Everyone Looses.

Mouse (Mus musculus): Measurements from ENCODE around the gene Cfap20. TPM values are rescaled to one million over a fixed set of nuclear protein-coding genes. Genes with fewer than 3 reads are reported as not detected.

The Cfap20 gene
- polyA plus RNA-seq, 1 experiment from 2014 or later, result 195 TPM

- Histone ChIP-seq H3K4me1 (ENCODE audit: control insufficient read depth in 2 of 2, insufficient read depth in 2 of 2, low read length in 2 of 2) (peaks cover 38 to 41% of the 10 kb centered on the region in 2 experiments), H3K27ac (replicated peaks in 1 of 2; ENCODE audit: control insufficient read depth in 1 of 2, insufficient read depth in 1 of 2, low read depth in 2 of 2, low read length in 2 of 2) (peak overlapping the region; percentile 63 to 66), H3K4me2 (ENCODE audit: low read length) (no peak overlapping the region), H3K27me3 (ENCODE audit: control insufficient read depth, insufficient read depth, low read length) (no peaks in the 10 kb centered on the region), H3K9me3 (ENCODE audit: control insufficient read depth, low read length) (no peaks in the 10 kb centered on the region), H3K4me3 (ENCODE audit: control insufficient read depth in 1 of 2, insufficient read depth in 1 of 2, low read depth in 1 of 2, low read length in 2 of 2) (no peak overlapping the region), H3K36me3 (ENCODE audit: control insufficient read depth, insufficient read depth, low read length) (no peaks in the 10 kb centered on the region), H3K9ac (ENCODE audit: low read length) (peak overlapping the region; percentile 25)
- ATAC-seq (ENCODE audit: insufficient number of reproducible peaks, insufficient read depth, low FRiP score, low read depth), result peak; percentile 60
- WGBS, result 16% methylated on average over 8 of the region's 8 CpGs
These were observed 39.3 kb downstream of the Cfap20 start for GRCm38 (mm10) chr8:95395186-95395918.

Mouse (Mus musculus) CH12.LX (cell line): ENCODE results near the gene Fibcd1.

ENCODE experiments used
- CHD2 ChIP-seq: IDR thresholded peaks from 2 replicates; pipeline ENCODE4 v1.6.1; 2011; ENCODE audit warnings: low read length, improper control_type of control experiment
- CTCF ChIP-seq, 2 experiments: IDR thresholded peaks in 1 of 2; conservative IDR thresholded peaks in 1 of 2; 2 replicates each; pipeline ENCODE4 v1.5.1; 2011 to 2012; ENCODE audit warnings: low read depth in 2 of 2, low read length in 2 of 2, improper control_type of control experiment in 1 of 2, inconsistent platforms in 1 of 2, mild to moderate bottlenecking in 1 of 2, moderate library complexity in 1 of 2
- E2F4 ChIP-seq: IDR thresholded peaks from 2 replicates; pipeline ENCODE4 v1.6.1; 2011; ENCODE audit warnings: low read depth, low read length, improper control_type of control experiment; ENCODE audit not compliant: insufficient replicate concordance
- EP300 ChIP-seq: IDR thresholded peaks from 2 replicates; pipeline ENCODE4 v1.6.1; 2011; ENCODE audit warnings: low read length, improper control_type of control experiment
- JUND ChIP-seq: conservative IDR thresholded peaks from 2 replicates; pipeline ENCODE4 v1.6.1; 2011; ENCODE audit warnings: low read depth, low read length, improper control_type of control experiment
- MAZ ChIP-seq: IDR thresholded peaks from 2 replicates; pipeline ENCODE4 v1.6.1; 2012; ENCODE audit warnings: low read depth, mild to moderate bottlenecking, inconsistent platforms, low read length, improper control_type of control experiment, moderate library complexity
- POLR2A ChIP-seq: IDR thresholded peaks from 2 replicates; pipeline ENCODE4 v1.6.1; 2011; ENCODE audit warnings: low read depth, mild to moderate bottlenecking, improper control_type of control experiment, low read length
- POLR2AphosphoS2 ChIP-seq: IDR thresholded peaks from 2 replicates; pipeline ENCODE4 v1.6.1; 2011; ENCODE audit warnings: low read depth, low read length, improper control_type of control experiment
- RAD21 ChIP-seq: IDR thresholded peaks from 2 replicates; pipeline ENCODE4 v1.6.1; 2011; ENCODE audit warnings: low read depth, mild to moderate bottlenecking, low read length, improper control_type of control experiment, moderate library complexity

My son isn’t happy with the comment from Coach Mica. How can that be possible all the blood sweat and tears in dedicated practices, the undefeated preseason accomplishments and well into the third week of the official season and that’s it…”everyone looses in wrestling?” The ride home was a solemn one but gradually by late evening his spirit forgot the defeat just for a moment as he conjured up a joke. The following afternoon, he was back on the mat with his team members learning from the moves that took some of them down and participating in agility drills and games—always thrillingly engaging for the children. Wrestling is truly a humbling sport because when you loose, yep it’s your loss. Alone…no one to blame just you and the other guy…the one that stripped away your pride with his much deserved victory. A victory that sometimes transpires in a matter of seconds and leaves you there in utter despair for what I would imagine feels like forever. I have heard young boys in singlets, sometimes not even on his team, say “it’s okay, I lost six matches so far.” While these words were sputtered from a six-year-old trying to truly perk up the battered one, it wasn’t long before his turn on the mat where tears streamed from his large compassionate eyes. It’s easy to say it to the desolate soul who just lost, however, until you have been there to feel the defeat you just don’t know. I can’t even imagine gearing up in a singlet and being so fierce at every second…one false move and it’s your turn to fumble the match. I don’t know if I would be able to muster up such courage, in fact, children are corralled into it not truly knowing what to expect for that reason—who in their right mind would sign up for this inclemency? SONY DSC There are all kinds of motivational influences that lure children into this situation. Some are there in hopes of living out their father’s I-could-have-been-a-contender dream. Others for more noble reasons, for the discipline and the knowledge of defending oneself or maybe in hopes of a scholarship. At this tender age their naïve minds have no idea the possibilities their potential can take them. So how does a parent delicately placate a child like mine who is complacent with heading back to the nest after school?